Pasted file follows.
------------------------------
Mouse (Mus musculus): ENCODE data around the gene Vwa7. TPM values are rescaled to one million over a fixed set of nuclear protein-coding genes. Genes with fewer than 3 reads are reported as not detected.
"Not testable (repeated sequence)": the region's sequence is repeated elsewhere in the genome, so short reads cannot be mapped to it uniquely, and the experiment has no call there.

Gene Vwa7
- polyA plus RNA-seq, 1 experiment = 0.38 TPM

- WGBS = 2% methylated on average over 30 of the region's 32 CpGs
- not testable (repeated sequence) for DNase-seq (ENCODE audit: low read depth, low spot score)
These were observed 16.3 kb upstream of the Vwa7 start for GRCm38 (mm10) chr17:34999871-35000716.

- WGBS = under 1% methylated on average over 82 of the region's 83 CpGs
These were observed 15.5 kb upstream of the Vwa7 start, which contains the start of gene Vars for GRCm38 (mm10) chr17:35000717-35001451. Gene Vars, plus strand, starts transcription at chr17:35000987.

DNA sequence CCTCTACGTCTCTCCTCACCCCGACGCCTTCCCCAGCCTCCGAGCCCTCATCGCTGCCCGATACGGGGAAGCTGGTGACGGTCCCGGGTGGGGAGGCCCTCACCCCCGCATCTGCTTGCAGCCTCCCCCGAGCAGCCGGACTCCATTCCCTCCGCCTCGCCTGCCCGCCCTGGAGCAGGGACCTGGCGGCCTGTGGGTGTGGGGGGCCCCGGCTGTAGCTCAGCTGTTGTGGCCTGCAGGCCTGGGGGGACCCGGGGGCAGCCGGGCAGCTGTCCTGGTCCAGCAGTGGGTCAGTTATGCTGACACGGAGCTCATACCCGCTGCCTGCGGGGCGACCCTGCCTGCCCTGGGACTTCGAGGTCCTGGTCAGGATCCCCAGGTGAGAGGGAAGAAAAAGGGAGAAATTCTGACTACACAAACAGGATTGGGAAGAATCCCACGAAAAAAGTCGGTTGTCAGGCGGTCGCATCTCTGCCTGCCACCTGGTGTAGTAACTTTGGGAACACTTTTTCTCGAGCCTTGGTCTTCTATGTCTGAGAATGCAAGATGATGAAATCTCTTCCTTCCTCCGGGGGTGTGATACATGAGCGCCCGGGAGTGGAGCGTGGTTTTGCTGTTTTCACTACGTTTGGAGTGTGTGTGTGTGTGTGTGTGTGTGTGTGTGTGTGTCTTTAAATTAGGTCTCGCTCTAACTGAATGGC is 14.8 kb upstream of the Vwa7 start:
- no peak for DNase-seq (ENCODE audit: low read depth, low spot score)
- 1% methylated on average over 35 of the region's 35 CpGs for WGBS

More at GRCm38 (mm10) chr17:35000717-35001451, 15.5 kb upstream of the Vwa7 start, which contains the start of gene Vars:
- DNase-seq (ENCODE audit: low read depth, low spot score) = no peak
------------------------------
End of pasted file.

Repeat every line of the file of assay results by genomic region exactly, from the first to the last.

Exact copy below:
Mouse (Mus musculus): ENCODE data around the gene Vwa7. TPM values are rescaled to one million over a fixed set of nuclear protein-coding genes. Genes with fewer than 3 reads are reported as not detected.
"Not testable (repeated sequence)": the region's sequence is repeated elsewhere in the genome, so short reads cannot be mapped to it uniquely, and the experiment has no call there.

Gene Vwa7
- polyA plus RNA-seq, 1 experiment = 0.38 TPM

- WGBS = 2% methylated on average over 30 of the region's 32 CpGs
- not testable (repeated sequence) for DNase-seq (ENCODE audit: low read depth, low spot score)
These were observed 16.3 kb upstream of the Vwa7 start for GRCm38 (mm10) chr17:34999871-35000716.

- WGBS = under 1% methylated on average over 82 of the region's 83 CpGs
These were observed 15.5 kb upstream of the Vwa7 start, which contains the start of gene Vars for GRCm38 (mm10) chr17:35000717-35001451. Gene Vars, plus strand, starts transcription at chr17:35000987.

DNA sequence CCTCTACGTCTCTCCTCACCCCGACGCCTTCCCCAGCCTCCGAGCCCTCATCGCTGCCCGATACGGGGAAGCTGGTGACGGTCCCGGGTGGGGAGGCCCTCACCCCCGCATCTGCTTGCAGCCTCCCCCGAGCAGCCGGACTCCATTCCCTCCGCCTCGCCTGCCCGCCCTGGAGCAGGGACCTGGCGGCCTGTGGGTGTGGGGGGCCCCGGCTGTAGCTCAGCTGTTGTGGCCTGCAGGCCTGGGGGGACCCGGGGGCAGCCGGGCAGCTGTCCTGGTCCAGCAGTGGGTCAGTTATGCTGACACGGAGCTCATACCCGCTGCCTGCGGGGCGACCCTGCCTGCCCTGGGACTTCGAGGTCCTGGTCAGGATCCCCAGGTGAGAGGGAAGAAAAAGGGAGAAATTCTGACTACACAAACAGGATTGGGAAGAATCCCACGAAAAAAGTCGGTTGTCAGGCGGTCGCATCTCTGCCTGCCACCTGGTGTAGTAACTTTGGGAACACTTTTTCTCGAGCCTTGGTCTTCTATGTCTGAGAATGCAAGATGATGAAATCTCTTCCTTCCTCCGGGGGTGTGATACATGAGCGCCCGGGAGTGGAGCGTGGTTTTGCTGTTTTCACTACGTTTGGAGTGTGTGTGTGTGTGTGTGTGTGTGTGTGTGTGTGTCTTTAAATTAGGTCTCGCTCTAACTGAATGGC is 14.8 kb upstream of the Vwa7 start:
- no peak for DNase-seq (ENCODE audit: low read depth, low spot score)
- 1% methylated on average over 35 of the region's 35 CpGs for WGBS

More at GRCm38 (mm10) chr17:35000717-35001451, 15.5 kb upstream of the Vwa7 start, which contains the start of gene Vars:
- DNase-seq (ENCODE audit: low read depth, low spot score) = no peak